Traditional autumn sports are back in Europe, but not on regular schedules.
Stuttgart’s Jordan McCullough broke the Ramstein defense in the DODEA-Europe first division football final on November 2, 2019. Stuttgart won the match in Kaiserslautern, Germany 30-0. (Brian Ferguson/Stars and Stripes)
Athletic coordinator Kathy Clemons said Thursday that DODEA-Europe will be making a “cautious return to a regular schedule” of high school sports this fall, despite competition being severely restricted in some schools.
Armed with measures to limit exposure to the coronavirus pandemic that wiped out most extracurricular competitions last year, Clemons said training could begin on Monday across Europe, even though the first competitions weren’t held until September 11.
Clemons said that except for schools in Belgium and the Netherlands that compete with schools based in Germany, teams will not cross country borders to compete.
This means that the European champions will not be crowned in football, volleyball, tennis and cross country. It also means that schools in the UK, Spain, Bahrain and Turkey are struggling to find matches against international or local club teams.
Clemons said he hopes to publish the schedules this week, but cautioned that they “will not be fixed.” We may have changes and adjustments throughout the season depending on host country and community restrictions. “
The last DODEA-Europe volleyball champions to be crowned were the Ramstein Royals after their victory over Stuttgart in Kaiserslautern on November 2, 2019. DODEA-Europe plans an autumn sports season for 2021. (Michael Abrams)
However, the return of fall sports like soccer and volleyball is a huge step forward for both players and fans.
“It’s a victory,” he said. “Not everything will be capitalized the way people want it to. But it’s definitely better than last year.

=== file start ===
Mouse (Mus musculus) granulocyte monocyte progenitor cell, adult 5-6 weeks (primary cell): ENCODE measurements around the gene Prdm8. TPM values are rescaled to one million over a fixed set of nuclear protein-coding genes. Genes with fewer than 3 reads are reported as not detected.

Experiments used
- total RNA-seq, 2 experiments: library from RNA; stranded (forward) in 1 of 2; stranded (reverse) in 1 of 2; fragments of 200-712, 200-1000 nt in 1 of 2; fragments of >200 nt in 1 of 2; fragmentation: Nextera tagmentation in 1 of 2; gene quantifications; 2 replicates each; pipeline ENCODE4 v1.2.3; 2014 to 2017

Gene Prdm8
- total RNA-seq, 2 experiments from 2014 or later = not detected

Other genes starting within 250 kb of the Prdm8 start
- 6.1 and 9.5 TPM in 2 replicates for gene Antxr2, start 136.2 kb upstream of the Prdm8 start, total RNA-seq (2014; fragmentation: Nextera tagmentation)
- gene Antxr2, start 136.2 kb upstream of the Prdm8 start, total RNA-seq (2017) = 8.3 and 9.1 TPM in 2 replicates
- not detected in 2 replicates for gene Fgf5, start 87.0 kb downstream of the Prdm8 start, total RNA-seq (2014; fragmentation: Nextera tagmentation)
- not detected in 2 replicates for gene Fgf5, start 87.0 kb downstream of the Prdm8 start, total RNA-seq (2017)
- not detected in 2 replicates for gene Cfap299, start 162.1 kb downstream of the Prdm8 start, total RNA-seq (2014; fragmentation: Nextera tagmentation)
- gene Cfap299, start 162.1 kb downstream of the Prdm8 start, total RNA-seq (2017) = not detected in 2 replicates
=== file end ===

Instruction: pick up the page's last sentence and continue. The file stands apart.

Not only will the one-month training give athletes a chance to re-adapt to their sport, it will also give schools a chance to see if they can make teams sustainably. This is especially true of a sport such as football in Italy. Only Napoli, Vicenza and Aviano have lined up in recent years. Sigonella could do so this year and Rota could join them in Spain later in the fall if conditions permit. Marymount International and the American Overseas School of Rome do not organize football teams, but they are expected to join the DODEA Schools in other sports.
SHAPE will compete in Belgium in the local football league.
Other teams from segregated schools in other countries can try it, too, though Clemons says it can be difficult to manage at the end of the year.
Although DODEA canceled close contact sports last year, Clemons said athletes and coaches will not currently be required to be vaccinated to participate.
As for those who want to watch matches, Clemons said masks and social distancing will be necessary and seats will be limited to volleyball, the only indoor sport of the season. Fan access may vary by military community.
“We want families to be able to watch their children play, but we want to be very careful about that,” Clemons said. “We don’t want to do anything that might put our athletes or coaches at risk.”
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